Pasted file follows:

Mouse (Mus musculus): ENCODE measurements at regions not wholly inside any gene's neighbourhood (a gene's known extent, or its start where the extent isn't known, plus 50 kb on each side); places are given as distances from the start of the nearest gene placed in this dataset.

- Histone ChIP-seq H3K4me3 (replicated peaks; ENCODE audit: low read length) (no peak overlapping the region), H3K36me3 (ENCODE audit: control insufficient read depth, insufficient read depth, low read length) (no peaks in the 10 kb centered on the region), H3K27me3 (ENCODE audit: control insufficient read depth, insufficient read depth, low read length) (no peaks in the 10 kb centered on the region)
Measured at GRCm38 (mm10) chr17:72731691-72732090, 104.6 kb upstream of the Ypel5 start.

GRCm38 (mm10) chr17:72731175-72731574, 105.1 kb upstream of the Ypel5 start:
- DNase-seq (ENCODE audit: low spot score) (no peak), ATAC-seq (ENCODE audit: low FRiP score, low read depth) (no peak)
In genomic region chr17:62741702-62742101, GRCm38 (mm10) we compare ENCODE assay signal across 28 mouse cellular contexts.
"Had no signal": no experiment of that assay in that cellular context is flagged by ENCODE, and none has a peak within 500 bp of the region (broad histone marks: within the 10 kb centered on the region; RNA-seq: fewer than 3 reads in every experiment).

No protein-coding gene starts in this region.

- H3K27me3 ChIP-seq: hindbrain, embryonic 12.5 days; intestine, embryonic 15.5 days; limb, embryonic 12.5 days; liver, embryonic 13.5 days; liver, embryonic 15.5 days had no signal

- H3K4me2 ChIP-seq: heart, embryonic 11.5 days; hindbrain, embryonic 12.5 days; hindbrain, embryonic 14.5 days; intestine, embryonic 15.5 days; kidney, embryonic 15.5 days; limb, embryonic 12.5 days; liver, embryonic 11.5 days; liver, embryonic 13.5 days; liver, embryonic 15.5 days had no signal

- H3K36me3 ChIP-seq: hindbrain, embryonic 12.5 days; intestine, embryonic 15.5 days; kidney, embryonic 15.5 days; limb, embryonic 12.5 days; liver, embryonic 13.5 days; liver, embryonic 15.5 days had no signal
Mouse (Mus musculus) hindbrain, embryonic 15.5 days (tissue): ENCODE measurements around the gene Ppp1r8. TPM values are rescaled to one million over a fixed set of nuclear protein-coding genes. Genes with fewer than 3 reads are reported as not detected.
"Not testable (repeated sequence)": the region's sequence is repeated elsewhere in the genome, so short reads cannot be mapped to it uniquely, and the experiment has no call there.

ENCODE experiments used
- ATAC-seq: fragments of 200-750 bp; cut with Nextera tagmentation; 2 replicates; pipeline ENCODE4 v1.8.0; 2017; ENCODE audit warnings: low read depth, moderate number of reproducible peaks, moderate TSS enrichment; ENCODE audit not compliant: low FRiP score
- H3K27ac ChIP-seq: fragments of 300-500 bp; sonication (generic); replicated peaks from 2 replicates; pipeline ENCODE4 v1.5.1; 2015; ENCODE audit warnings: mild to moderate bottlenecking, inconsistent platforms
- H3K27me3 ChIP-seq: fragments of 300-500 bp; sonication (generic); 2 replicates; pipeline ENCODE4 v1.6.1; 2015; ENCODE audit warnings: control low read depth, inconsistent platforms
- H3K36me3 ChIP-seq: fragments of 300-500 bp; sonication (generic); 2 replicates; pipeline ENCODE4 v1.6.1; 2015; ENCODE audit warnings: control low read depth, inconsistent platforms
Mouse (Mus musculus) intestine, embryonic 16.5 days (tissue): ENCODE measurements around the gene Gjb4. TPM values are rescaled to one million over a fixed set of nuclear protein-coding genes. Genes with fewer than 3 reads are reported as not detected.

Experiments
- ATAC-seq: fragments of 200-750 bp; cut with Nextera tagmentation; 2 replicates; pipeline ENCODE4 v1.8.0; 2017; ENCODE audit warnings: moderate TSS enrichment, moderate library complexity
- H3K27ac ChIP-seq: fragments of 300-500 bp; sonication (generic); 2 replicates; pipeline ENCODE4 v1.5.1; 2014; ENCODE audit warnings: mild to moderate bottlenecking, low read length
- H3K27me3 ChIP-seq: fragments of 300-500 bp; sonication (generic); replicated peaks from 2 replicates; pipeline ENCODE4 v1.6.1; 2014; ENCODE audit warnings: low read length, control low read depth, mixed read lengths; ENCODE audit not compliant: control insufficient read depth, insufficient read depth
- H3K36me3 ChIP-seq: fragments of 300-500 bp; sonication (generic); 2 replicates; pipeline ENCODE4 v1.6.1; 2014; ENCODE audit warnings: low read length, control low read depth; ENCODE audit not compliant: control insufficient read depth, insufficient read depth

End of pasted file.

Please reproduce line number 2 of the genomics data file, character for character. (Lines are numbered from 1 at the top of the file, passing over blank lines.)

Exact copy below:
- Histone ChIP-seq H3K4me3 (replicated peaks; ENCODE audit: low read length) (no peak overlapping the region), H3K36me3 (ENCODE audit: control insufficient read depth, insufficient read depth, low read length) (no peaks in the 10 kb centered on the region), H3K27me3 (ENCODE audit: control insufficient read depth, insufficient read depth, low read length) (no peaks in the 10 kb centered on the region)